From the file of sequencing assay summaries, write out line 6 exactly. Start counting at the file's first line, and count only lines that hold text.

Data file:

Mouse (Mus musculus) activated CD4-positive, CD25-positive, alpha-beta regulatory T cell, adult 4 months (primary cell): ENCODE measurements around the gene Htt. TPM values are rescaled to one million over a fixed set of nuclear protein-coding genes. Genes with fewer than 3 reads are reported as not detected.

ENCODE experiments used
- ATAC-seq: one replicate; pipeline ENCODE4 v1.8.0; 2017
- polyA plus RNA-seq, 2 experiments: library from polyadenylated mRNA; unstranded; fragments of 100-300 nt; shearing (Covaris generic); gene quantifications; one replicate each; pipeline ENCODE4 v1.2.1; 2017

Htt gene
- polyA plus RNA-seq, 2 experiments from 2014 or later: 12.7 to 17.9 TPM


- polyA plus RNA-seq, 2 experiments from 2014 or later: 12.7 to 17.9 TPM